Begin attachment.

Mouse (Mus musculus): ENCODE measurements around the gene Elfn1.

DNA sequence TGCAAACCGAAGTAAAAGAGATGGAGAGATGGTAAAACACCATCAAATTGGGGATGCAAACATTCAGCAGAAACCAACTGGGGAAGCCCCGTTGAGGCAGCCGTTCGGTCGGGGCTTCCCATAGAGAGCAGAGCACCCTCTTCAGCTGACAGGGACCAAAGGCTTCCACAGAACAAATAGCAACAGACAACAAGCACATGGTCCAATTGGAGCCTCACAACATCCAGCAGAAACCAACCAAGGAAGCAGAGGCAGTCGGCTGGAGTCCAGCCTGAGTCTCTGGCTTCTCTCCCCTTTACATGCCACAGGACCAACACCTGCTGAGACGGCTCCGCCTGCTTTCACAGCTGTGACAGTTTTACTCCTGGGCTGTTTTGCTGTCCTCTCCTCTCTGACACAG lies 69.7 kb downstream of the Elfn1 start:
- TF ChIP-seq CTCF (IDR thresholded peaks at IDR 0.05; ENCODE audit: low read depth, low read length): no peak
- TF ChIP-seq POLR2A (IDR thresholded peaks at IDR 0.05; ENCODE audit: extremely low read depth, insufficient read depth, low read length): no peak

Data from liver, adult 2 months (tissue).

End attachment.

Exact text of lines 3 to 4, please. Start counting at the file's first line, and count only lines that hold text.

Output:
- TF ChIP-seq CTCF (IDR thresholded peaks at IDR 0.05; ENCODE audit: low read depth, low read length): no peak
- TF ChIP-seq POLR2A (IDR thresholded peaks at IDR 0.05; ENCODE audit: extremely low read depth, insufficient read depth, low read length): no peak